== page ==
There is this specific sequence of chords that I have always liked, it ascends by fifths at the same time it ascends by whole tones, ending on a melodic minor scale, scale which has always been my favorite for some reason.

You can hear it in this song (at time 0:08), with the chord sequence being A# - D# - C - F - D - Gm.

You can also hear it in this song (at time 0:57).

I have recognized it on other music pieces, but only very few times, all of them being orchestral music.

What is this chord progression called?
Could you give more examples of pieces of music where it occurs?
Could you provide any music theory on this progression?

2 Answers 2


It’s better to think of the first two chords as flats, Bb and Eb since the key is Bb in both songs. Also each 2 bar segment actually ascends in 4ths, not 5ths, although they do descend in 5ths, the inverse interval of 4ths.

There is no name for this progression I’m aware of, chord changes don’t often have names with some exceptions like “blues” and some others that might make reference to a particular song like “rhythm changes”. Progressions are also sometimes called by their analysis, 1-4-5 or 1-6-2-5.

This is an effective progression, it has a sense of climbing, because that’s what it does. It’s unusual in that it’s more common for progressions to continue the descending path of the cycle of 5ths. It makes use of secondary dominants going to IV,V and vi:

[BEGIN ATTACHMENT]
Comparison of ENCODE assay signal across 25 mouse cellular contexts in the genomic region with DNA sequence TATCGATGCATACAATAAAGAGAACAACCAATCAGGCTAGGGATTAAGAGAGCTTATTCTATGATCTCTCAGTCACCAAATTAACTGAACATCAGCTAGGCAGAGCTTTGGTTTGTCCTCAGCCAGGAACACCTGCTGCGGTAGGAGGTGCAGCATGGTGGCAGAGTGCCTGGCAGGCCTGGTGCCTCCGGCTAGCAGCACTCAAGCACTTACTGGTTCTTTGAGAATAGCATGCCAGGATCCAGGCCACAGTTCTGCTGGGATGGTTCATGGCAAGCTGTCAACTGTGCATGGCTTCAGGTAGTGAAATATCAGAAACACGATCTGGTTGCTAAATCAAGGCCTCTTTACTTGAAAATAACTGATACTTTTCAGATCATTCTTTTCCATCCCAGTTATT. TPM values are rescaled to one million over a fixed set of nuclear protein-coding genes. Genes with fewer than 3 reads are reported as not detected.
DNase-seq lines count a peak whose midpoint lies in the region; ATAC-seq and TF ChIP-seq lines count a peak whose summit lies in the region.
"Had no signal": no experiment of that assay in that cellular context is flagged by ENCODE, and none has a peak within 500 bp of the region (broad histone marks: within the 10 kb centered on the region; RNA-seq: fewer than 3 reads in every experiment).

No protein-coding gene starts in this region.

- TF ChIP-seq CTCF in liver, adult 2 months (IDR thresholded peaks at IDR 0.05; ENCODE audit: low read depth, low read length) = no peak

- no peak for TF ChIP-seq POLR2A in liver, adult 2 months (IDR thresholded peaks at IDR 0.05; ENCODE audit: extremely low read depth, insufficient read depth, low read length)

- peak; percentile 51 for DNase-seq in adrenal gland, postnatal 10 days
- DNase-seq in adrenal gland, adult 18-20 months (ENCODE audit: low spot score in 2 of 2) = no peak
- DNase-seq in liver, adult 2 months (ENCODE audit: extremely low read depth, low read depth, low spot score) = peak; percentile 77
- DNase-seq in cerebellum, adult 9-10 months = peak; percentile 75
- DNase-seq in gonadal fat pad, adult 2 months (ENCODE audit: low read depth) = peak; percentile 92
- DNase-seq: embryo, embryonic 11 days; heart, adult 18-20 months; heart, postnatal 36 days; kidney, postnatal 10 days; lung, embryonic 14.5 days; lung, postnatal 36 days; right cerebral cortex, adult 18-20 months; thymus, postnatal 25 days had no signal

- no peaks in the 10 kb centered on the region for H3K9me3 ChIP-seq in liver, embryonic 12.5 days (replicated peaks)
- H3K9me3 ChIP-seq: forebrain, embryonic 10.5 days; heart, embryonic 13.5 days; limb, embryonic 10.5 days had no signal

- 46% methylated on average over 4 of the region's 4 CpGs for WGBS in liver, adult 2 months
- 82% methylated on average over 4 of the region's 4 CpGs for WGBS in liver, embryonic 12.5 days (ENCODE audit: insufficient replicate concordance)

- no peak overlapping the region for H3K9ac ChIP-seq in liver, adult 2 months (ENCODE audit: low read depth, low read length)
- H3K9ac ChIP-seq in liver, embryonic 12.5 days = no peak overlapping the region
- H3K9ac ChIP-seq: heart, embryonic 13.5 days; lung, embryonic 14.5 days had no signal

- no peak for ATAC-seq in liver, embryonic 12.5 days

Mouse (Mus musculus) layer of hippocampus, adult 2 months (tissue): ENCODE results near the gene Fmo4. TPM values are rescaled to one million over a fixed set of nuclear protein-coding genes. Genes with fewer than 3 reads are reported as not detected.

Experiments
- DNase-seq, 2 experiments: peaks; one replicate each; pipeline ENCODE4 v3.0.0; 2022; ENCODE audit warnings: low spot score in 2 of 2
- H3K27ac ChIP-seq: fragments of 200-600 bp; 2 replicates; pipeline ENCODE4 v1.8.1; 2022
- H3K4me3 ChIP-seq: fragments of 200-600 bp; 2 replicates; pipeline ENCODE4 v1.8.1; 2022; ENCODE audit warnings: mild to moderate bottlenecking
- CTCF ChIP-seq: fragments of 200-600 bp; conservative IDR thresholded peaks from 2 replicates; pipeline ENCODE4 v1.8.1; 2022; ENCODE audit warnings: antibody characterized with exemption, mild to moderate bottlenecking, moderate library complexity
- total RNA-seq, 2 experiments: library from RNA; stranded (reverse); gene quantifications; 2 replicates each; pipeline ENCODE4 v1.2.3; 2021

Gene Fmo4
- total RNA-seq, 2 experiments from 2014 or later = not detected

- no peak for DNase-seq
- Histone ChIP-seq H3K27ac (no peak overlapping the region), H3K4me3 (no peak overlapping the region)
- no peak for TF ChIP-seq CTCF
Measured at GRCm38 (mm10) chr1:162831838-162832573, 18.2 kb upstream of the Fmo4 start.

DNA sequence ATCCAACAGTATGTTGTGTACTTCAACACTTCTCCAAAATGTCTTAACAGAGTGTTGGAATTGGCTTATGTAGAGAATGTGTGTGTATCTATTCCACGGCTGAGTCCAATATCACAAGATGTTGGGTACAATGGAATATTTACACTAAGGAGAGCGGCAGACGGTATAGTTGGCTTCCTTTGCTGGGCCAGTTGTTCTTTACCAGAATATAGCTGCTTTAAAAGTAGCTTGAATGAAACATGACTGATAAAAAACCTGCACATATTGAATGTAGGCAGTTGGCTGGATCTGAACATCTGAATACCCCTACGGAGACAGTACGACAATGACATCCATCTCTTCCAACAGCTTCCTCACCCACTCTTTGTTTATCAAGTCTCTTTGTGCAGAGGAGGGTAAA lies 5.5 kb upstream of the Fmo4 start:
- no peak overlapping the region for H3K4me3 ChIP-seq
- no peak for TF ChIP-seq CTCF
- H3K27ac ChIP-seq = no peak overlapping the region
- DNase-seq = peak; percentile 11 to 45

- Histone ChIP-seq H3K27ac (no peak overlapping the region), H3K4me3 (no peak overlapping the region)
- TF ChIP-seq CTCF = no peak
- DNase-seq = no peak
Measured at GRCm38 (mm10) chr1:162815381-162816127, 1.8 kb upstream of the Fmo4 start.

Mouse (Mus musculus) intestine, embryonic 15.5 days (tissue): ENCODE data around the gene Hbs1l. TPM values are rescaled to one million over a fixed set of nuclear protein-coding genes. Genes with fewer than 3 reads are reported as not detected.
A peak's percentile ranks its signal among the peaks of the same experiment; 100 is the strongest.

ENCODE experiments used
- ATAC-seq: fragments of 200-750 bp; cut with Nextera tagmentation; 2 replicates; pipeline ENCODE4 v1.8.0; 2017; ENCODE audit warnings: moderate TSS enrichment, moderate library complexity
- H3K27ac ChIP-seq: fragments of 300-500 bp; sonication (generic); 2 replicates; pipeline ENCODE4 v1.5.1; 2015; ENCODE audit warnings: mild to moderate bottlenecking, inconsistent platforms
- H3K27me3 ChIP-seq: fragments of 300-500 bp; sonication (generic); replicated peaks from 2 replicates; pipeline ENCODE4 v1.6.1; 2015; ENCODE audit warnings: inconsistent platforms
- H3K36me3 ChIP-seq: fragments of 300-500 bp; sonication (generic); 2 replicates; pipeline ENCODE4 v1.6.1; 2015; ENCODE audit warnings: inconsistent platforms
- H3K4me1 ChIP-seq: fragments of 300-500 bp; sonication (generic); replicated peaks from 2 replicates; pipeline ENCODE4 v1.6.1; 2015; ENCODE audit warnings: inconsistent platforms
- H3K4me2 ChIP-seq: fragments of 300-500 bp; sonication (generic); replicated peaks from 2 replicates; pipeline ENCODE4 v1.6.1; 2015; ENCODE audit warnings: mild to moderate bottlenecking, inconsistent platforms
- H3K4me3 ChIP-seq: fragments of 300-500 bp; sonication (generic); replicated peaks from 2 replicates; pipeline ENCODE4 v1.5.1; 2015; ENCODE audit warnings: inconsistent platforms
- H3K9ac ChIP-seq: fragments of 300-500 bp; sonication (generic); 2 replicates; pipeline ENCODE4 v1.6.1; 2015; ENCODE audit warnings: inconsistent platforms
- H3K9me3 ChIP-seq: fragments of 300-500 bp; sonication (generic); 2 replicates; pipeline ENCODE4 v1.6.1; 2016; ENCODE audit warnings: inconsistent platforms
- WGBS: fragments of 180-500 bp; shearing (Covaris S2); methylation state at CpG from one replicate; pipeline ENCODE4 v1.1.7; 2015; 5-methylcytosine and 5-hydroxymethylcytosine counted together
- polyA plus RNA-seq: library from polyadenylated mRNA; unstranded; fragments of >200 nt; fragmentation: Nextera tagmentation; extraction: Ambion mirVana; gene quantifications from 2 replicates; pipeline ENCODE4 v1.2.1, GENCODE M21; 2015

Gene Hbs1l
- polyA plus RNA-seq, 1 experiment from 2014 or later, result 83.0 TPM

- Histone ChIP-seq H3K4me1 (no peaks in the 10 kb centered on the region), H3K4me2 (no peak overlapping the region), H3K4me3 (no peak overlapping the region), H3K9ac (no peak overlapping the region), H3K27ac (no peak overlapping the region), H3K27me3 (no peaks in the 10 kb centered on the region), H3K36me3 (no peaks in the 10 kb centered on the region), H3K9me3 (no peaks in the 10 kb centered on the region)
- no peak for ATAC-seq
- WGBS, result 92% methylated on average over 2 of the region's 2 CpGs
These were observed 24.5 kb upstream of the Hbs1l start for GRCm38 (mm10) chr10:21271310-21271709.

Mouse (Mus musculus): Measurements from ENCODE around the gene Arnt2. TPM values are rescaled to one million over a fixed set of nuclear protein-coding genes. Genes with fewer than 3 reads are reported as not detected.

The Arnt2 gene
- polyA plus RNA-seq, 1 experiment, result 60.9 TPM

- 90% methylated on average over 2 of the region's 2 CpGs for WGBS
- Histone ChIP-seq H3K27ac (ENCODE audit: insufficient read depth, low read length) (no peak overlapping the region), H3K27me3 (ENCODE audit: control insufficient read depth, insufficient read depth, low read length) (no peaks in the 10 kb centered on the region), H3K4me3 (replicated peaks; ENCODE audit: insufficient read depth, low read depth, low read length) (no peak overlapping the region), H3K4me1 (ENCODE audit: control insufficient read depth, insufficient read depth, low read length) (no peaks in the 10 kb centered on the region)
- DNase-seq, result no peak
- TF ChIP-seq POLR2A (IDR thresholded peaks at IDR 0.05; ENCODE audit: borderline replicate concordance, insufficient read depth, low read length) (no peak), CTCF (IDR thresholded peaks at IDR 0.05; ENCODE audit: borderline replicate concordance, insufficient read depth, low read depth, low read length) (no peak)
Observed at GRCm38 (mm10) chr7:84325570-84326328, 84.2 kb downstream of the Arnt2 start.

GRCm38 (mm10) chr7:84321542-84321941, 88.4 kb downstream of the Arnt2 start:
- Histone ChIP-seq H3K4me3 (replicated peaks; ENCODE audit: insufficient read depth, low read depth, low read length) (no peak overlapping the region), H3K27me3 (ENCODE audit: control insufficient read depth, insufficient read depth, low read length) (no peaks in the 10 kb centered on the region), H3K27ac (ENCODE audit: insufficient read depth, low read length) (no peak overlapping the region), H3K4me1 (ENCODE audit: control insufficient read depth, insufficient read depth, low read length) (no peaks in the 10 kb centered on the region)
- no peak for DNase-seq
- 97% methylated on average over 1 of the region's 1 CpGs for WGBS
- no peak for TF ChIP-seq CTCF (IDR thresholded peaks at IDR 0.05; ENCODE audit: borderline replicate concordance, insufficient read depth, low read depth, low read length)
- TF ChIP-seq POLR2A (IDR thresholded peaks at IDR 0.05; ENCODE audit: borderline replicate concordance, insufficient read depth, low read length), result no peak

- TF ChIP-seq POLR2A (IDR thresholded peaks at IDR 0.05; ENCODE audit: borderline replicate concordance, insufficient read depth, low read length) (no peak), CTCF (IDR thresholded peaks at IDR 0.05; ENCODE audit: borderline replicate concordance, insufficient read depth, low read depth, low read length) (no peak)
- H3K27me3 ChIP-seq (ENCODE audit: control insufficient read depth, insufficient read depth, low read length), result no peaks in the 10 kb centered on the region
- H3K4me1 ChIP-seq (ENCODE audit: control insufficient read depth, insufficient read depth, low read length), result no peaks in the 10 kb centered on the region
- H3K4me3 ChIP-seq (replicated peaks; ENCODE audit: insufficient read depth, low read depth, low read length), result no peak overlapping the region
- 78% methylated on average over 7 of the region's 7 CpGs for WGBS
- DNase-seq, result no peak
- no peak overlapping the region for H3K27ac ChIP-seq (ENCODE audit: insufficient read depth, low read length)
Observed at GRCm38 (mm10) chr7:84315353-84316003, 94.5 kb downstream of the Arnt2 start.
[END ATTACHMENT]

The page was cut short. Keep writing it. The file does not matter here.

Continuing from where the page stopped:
V/IV (also the tonic) to IV, V/V to V, then V/vi to vi.

Shortly after it goes back to I with possibly a V chord or something else to bridge the gap.

  • 1
    Yes, they ascend in fourths; I got my fourths and fifths mixed up. Thank you for the useful answer!
    – user75460
    Mar 1, 2021 at 7:01

As John says, most sequences aren't named, and this is no different. Also, B♭ and E♭ are more appropriate.

Let's put it into RN. Starting on B♭, call that the key. I>IV. V/V>V. V/vi>vi. Taking us to the relative minor of B♭ - Gm. Then a common turn-around, either IV>V>I or ii>V>I. Could almost call it the 'Do-Re-Mi sequence', as that's probably the song most people will know it from! The V>I, or V>i is undoubtedly the most common change in music. No wonder V is named the dominant.

The only song that comes to mind the opposite way is Hey Joe, which sort of breaks that mould.

  • I didn't know the Do-Re-Mi song was that popular. I wish I could had found more examples of this sequence. Thank you for the useful answer!
    – user75460
    Mar 1, 2021 at 7:02

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